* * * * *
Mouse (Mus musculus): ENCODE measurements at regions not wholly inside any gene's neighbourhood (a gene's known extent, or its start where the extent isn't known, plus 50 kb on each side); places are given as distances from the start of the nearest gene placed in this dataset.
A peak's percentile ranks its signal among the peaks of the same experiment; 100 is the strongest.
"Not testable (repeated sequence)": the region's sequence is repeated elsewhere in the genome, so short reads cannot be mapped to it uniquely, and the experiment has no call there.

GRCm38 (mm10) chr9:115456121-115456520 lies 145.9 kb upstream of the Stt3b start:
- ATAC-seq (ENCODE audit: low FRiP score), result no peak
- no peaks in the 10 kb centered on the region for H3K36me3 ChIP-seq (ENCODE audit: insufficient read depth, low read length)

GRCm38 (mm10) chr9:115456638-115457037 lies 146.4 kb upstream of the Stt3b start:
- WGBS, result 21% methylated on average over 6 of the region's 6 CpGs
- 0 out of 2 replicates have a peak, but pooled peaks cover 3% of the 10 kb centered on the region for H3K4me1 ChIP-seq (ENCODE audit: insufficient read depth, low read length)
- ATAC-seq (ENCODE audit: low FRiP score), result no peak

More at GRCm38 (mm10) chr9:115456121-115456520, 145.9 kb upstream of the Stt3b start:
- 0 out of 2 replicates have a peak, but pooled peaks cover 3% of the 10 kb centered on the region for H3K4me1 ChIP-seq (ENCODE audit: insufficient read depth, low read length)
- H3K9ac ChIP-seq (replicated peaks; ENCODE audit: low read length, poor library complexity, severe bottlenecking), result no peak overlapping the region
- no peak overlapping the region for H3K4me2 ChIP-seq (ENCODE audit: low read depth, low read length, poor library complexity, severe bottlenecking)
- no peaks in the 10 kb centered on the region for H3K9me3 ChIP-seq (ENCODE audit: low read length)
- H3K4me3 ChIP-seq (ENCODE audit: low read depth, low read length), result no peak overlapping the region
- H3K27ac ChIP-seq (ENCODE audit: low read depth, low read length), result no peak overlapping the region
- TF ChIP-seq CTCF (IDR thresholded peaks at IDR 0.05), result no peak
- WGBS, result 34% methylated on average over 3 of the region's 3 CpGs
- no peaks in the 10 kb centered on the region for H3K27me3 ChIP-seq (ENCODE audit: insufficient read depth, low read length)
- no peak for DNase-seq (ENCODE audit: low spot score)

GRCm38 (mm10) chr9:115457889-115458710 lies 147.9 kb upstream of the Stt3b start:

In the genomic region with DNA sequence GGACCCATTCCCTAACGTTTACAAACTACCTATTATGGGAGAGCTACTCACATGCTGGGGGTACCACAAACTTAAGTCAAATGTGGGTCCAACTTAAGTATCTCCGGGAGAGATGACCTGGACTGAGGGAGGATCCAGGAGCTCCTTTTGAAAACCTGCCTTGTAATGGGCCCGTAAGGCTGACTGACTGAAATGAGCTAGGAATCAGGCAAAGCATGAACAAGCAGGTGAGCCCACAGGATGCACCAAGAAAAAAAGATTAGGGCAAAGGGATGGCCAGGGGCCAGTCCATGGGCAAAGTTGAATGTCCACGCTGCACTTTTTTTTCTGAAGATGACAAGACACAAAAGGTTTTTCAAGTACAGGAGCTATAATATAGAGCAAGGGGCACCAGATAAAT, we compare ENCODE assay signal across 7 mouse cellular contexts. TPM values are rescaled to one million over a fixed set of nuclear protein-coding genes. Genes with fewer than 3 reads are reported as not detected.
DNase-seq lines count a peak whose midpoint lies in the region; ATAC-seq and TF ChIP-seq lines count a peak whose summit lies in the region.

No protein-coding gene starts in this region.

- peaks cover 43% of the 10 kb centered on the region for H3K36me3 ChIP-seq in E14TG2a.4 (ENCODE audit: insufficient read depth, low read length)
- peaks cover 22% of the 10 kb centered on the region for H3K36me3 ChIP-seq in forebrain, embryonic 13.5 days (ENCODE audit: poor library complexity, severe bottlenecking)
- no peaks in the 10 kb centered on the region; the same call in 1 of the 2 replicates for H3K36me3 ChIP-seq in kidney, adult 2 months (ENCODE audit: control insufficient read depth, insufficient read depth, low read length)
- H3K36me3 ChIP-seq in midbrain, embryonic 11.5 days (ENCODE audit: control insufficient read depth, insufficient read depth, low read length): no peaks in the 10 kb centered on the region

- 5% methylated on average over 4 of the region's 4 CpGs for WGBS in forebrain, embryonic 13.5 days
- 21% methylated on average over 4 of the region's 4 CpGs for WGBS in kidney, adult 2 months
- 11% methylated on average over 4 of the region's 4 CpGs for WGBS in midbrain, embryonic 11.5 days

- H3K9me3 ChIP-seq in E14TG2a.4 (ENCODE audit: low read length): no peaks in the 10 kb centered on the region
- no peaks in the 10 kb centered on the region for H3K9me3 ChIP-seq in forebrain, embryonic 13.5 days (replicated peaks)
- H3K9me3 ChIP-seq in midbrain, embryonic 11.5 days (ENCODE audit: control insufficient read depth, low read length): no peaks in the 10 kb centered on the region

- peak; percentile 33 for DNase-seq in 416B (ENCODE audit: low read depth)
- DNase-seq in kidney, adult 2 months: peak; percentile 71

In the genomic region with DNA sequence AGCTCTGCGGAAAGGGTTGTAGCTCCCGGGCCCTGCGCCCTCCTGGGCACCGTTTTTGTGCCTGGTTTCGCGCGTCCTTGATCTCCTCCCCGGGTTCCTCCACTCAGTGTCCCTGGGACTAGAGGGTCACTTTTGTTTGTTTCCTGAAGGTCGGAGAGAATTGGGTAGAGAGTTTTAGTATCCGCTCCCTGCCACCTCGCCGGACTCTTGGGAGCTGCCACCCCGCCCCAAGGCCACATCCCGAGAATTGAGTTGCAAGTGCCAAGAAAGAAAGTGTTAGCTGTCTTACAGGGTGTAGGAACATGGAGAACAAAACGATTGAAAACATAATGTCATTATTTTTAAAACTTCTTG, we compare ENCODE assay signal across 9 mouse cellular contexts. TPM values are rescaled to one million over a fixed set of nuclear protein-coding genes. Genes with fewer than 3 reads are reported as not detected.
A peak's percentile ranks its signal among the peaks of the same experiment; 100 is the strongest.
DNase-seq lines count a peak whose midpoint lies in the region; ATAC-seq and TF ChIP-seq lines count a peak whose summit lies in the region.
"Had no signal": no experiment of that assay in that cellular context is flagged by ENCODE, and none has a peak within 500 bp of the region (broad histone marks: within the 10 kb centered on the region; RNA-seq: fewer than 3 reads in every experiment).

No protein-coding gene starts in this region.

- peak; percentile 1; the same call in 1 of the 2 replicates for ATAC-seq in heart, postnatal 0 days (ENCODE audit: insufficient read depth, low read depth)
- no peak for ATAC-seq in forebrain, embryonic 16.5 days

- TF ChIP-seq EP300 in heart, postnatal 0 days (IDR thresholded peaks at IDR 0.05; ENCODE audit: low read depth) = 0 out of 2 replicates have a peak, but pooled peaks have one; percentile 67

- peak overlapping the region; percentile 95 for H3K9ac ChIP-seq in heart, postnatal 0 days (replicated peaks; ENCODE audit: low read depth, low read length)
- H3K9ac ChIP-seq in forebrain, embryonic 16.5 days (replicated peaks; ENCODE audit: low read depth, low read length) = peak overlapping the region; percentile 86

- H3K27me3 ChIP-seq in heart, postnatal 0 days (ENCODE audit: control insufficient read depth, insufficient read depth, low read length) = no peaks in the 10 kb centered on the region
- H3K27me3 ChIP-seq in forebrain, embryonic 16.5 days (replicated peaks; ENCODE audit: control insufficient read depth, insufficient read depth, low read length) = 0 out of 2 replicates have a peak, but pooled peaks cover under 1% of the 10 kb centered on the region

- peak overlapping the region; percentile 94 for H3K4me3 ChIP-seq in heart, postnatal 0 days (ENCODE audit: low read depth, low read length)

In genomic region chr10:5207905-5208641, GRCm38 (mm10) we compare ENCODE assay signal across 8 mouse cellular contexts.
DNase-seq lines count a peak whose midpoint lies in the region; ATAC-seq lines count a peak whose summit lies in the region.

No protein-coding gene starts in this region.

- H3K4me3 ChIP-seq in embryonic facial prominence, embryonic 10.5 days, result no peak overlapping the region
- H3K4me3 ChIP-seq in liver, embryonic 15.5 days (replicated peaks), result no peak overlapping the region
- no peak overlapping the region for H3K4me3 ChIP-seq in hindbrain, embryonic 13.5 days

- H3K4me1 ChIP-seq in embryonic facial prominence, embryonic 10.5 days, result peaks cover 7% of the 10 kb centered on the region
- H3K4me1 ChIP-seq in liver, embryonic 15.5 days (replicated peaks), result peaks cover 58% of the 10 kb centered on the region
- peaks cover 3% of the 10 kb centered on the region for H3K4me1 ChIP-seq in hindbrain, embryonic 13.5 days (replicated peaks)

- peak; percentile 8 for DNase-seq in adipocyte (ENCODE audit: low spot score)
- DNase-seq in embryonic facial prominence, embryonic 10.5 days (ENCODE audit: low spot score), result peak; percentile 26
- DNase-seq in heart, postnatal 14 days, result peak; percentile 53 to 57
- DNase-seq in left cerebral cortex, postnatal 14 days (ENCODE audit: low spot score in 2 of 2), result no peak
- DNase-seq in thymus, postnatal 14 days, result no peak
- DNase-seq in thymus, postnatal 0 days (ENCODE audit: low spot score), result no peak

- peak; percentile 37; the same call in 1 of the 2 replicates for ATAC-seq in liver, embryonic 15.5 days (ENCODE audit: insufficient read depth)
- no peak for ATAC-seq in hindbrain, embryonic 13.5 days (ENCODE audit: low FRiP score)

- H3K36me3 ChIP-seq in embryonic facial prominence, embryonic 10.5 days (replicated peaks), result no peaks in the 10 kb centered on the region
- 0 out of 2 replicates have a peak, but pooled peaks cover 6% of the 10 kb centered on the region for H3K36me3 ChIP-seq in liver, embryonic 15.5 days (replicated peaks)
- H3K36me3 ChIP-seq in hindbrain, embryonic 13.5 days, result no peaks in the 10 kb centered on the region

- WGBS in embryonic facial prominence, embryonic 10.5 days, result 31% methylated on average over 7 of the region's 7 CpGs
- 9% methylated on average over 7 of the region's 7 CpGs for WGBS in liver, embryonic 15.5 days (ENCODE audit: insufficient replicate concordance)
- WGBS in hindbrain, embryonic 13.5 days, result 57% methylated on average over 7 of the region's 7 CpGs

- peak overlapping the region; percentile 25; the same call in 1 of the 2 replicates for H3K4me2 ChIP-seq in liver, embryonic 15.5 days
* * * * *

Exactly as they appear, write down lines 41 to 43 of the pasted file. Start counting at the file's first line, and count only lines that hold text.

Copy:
"Had no signal": no experiment of that assay in that cellular context is flagged by ENCODE, and none has a peak within 500 bp of the region (broad histone marks: within the 10 kb centered on the region; RNA-seq: fewer than 3 reads in every experiment).

No protein-coding gene starts in this region.

- peak; percentile 1; the same call in 1 of the 2 replicates for ATAC-seq in heart, postnatal 0 days (ENCODE audit: insufficient read depth, low read depth)